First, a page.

I have partnered with a long-time friend to jump into the craft-beer business. This blog is dedicated to highlighting our journey from onset to fruition and possibly beyond. In this, the tenth edition – WeyLey Push and a fresh perspective on technique.
With prior releases of WeyLey, we focused deliveries of our samples to an audience of experienced brewers and discerning beer drinkers whom we know personally. The end goal was to develop our brewing process and recipe. Given their feedback and suggestions, we felt that we were ready to expose our recipe to a broader audience. Our strategy was simple… Share the beer with established bloggers, reviewers and tasters who can help us spread the word. The result was overwhelmingly positive and has provided a major motivational boost as we continue to edge our way towards our first commercial batch.
For those who haven’t had the chance to taste WeyLey, it is on the surface a simple red ale with an initial centennial hop driven bite that is balanced by the dynamic sweetness inherent in a Marris Otter base. Adding to the flavor is a slight buttery finish acquired during the fermentation process. Given this, I like to describe it as a buttered biscuit dipped in a lightly spiced oil. With only minor adjustments to the hop schedule and a measured limitation on carbonation, this release of WeyLey is very similar to the last.
First off, we are extremely grateful for the support of everyone that has provided us with valuable insights and opinions. We will forever value the importance of quality in our beers over anything… Given this, we are entirely genuine when we talk about how much we value your feedback… whether positive or negative. So once again, #thankyou to all of you whom we were able to share a sample with. We sincerely appreciate it. We will reach out to you with samples from the next batch as an additional thanks…
@visualhops@beerandthoughts @dudesandbrews@thorahlander @massbeer @porkandpintsboston @bostonbeerhunter@pintsonthepike @inhopswetrust1980
Unbelievable… follow us on Instagram @anonymousbrewing for details.
While we are still optimistic about a spring batch, there is still a lot outside of our control as we move forward. What we can still control though, is our beer and sampling. We have developed a recipe for a juice bomb that utilizes techniques, ingredients and brew theories that we expect to result in an unforgettable beer. We look forward to sharing with you again.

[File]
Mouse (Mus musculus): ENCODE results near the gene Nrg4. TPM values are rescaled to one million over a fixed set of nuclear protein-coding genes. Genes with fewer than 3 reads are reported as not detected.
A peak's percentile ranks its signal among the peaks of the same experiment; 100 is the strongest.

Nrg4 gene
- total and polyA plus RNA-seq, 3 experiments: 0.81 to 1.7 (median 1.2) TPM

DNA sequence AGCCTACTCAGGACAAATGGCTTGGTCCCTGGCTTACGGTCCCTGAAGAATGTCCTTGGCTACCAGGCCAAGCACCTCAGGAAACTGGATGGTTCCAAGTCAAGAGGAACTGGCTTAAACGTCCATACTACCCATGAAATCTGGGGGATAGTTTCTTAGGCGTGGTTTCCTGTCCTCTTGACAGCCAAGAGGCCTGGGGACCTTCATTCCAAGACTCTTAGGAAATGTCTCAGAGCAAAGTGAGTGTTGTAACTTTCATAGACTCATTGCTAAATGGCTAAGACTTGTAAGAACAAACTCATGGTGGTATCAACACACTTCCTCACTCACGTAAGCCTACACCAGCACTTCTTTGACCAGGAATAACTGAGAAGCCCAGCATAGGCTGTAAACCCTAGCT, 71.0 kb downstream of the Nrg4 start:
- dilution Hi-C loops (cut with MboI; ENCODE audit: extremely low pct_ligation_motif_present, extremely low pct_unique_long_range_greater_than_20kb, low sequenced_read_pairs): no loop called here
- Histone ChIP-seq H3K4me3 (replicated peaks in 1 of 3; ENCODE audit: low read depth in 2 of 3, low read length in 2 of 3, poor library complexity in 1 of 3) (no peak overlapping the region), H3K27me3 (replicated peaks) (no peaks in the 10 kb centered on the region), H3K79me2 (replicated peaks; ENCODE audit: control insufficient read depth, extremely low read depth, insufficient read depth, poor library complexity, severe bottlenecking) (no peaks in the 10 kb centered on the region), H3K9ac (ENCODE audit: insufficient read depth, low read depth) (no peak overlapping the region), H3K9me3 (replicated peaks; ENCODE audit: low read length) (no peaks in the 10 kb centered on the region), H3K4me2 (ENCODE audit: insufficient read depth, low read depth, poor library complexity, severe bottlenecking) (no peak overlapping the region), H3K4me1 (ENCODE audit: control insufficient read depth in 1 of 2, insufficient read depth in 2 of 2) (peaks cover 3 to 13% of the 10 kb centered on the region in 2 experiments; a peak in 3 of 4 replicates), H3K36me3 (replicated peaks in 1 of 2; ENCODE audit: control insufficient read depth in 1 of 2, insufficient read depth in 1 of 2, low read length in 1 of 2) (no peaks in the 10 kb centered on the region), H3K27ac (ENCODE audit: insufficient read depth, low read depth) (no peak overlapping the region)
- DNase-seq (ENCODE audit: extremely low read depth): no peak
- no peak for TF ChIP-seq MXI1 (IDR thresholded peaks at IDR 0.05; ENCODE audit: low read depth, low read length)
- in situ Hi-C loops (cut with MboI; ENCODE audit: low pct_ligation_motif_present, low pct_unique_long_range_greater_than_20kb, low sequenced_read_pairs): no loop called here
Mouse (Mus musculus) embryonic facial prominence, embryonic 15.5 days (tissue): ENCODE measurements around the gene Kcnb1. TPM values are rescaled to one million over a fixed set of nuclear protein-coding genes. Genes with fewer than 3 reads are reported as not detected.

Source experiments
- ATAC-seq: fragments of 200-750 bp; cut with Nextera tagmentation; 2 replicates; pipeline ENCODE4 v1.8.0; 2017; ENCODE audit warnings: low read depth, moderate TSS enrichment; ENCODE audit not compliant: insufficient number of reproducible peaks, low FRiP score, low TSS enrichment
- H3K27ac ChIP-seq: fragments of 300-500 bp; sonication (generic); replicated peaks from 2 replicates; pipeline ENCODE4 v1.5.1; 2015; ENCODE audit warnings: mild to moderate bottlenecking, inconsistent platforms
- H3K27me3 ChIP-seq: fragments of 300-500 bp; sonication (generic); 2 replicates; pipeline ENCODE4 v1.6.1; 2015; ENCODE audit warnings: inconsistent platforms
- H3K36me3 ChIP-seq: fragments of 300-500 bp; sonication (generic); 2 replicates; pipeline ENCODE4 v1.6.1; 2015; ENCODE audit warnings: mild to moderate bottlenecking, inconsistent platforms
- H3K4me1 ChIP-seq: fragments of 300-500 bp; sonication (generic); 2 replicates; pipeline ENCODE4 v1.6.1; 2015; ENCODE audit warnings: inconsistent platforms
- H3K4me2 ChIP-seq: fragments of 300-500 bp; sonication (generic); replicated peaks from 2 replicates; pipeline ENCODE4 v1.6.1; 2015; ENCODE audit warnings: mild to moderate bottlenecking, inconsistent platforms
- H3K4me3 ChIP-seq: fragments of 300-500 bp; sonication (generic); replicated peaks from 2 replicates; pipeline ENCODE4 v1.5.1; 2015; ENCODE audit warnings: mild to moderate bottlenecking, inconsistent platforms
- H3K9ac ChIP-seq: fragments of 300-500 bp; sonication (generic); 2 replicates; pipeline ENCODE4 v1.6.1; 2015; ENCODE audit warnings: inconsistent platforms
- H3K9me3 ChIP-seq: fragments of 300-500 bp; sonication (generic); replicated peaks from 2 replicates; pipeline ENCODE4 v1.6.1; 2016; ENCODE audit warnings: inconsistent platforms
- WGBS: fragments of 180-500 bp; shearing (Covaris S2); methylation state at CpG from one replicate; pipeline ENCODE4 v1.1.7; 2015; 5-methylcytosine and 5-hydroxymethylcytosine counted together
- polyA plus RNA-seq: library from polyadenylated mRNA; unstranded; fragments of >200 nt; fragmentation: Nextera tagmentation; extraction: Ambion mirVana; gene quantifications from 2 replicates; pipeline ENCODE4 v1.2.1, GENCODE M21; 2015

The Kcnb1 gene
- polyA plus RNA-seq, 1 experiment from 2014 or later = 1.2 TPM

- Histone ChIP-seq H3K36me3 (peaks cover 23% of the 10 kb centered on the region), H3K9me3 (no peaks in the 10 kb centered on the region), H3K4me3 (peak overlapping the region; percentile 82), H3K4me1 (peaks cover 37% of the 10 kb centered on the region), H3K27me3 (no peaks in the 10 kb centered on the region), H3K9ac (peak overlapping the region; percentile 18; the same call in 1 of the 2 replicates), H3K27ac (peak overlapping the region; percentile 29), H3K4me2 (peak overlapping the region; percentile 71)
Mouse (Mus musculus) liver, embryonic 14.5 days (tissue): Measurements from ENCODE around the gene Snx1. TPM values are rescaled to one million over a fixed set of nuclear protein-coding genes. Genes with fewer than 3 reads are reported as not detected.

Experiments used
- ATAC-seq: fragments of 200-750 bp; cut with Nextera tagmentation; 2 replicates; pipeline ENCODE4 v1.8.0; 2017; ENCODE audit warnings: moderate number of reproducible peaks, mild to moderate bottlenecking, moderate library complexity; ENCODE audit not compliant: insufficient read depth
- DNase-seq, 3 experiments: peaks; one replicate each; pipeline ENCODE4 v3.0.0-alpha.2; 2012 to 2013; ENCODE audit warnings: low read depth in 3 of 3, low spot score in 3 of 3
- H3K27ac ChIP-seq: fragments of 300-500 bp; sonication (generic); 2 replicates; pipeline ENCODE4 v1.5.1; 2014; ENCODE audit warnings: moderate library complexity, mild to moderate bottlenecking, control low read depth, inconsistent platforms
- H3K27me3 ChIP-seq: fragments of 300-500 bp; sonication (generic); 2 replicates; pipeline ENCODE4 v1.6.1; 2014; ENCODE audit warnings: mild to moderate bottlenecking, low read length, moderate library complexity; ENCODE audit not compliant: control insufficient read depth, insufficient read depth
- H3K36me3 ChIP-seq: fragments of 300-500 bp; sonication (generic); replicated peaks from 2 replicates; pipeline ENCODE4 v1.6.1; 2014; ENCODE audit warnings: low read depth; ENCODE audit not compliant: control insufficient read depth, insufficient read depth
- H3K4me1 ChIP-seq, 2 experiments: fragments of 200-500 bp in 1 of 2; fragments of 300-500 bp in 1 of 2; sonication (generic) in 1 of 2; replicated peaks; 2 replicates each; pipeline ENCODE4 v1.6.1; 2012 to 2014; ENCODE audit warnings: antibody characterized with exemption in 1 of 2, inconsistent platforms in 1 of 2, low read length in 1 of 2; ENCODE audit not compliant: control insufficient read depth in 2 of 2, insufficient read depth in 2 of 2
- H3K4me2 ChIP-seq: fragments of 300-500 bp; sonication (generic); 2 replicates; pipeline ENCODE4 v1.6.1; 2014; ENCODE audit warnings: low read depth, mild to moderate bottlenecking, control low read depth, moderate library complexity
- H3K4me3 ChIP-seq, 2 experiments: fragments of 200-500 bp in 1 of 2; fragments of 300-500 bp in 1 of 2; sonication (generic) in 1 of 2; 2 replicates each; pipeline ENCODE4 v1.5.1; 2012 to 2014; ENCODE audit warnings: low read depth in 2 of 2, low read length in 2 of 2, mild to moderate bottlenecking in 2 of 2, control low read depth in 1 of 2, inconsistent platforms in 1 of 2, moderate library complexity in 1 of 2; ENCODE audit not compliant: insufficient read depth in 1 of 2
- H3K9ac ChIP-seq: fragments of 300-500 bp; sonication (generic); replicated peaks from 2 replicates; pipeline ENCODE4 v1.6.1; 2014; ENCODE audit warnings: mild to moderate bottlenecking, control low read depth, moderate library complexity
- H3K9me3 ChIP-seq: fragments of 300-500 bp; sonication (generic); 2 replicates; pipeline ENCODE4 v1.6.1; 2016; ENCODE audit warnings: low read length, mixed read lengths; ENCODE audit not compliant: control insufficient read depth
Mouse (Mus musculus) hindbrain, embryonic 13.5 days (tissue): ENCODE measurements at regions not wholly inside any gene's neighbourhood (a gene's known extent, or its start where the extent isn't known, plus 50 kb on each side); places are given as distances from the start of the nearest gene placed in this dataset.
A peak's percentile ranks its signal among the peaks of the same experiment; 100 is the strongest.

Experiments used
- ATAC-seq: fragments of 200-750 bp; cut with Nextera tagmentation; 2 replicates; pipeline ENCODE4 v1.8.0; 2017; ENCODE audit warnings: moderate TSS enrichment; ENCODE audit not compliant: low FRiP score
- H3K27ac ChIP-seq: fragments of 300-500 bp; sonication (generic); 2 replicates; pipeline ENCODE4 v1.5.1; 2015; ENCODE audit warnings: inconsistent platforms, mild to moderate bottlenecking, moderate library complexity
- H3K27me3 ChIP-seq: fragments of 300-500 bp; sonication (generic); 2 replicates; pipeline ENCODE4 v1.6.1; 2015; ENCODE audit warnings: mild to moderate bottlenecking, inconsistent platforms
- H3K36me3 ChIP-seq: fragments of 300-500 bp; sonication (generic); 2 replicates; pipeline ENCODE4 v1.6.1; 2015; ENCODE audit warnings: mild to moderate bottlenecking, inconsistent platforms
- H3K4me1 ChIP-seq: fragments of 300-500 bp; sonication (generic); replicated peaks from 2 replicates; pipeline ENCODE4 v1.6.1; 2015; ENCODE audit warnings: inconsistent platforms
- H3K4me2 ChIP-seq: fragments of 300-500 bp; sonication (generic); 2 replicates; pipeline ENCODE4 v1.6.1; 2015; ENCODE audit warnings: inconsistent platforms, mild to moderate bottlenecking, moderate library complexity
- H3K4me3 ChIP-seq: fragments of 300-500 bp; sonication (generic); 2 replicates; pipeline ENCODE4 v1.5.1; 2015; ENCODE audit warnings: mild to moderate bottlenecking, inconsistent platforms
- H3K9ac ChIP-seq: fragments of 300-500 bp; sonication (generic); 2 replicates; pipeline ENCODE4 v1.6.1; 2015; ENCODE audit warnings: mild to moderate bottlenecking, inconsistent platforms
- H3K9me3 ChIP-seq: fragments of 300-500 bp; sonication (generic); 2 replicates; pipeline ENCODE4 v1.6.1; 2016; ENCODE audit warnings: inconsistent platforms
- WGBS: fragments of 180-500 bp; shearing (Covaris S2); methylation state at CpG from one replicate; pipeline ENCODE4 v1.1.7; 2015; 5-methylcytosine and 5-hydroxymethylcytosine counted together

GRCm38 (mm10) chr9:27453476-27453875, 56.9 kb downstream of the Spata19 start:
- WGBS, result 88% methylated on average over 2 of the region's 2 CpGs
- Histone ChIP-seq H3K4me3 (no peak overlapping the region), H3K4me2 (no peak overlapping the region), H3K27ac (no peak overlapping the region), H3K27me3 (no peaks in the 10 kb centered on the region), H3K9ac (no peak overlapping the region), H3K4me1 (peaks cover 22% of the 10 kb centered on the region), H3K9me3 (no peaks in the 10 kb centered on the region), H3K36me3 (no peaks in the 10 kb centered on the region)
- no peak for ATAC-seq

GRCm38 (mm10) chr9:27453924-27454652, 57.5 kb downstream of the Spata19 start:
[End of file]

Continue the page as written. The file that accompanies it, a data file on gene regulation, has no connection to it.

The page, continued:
I have partnered with a long-time friend to jump into the craft-beer business. This blog is dedicated to highlighting our journey from onset to fruition and possibly beyond. In this, the ninth edition – APA Feedback, Labels, Funding and Get WeyLey’d .
I want to once again thank everyone for the feedback on the first samples of our Melbury Pale Ale. While the reviews were overwhelmingly positive, we received a lot of valuable ideas on how we can refine the recipe even further. Apologies to those who reached out but were unable to get a sample. After the press from @MassBrewBros interest in our samples increased dramatically.
You may notice a different featured image for this edition of the blog, this is a draft of our can labels that we will be submitting for COLA approval. As you may notice, we are feedback junkies so feel free to share any thoughts on the designs. Below is a mock-up of designs for our initial rotation:
On the business side, Anonymous developments have been fast and furious over the course of the past month. The biggest news, after more than 50 days pending and a handful of last minute changes to the documentation, our federal permit was approved! This frees us up to be able to complete the state permit process as well as complete a handful of other filing and application processes.
The federal approval also highlights the importance of pressing the next phase of our business plan into action. Our strategy from the beginning has been to start small and build from batch to batch. This was as much a fiscal decision as it was a pragmatic one. We have spent a great deal of time and energy in getting to this point and we are now in a position where we need some additional seed money. We have developed a couple of strategies to that end. Our first attempt is to run a short Kickstarter campaign with the hope that our story and our rewards are incentive enough for us to reach our funding goals. For this to happen, we will undoubtedly need your support in spreading the word and sharing the link!
Finally, for those of you who are interested, we will soon have more samples of WeyLey available. We are currently just waiting for it to mature. We hope to share this batch with as many people as possible that can help us spread the word there is a limited supply so reach out to get on the list!
I have partnered with a long-time friend to jump into the craft-beer business. This blog is dedicated to highlighting our journey from onset to fruition and possibly beyond. In this, the eighth edition – @massbrewbros, (im)perfection, and decision time.